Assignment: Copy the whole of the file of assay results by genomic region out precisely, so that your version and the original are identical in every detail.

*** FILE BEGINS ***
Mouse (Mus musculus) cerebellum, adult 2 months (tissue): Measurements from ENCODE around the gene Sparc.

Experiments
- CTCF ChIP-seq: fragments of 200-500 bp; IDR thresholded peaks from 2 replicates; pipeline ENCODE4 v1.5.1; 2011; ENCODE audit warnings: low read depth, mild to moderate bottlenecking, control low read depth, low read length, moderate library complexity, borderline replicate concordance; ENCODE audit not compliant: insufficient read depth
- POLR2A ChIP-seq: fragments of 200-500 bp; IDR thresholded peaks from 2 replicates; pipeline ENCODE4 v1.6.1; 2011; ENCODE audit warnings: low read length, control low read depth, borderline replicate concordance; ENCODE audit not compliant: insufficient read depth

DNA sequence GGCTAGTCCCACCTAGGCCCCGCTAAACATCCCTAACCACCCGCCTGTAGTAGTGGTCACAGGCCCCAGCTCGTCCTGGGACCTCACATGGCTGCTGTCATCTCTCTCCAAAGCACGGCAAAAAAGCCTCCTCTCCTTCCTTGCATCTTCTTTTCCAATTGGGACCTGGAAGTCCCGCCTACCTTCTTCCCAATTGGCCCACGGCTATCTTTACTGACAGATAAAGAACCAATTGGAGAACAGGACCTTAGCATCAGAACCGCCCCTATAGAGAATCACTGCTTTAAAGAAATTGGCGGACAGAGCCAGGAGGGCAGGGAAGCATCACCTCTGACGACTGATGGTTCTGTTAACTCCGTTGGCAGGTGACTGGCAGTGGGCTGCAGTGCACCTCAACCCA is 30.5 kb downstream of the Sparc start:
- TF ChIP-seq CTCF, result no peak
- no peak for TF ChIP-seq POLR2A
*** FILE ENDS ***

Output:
Mouse (Mus musculus) cerebellum, adult 2 months (tissue): Measurements from ENCODE around the gene Sparc.

Experiments
- CTCF ChIP-seq: fragments of 200-500 bp; IDR thresholded peaks from 2 replicates; pipeline ENCODE4 v1.5.1; 2011; ENCODE audit warnings: low read depth, mild to moderate bottlenecking, control low read depth, low read length, moderate library complexity, borderline replicate concordance; ENCODE audit not compliant: insufficient read depth
- POLR2A ChIP-seq: fragments of 200-500 bp; IDR thresholded peaks from 2 replicates; pipeline ENCODE4 v1.6.1; 2011; ENCODE audit warnings: low read length, control low read depth, borderline replicate concordance; ENCODE audit not compliant: insufficient read depth

DNA sequence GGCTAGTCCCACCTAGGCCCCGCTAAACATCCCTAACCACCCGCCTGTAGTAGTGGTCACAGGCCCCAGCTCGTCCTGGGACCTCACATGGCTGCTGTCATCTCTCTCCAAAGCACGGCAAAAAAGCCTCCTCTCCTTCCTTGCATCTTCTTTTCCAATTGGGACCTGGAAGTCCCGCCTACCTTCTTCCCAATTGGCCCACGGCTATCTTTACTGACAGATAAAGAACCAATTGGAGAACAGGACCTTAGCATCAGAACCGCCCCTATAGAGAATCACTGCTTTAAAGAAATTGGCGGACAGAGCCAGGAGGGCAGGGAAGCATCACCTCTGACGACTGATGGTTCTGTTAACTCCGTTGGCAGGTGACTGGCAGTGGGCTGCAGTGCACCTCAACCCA is 30.5 kb downstream of the Sparc start:
- TF ChIP-seq CTCF, result no peak
- no peak for TF ChIP-seq POLR2A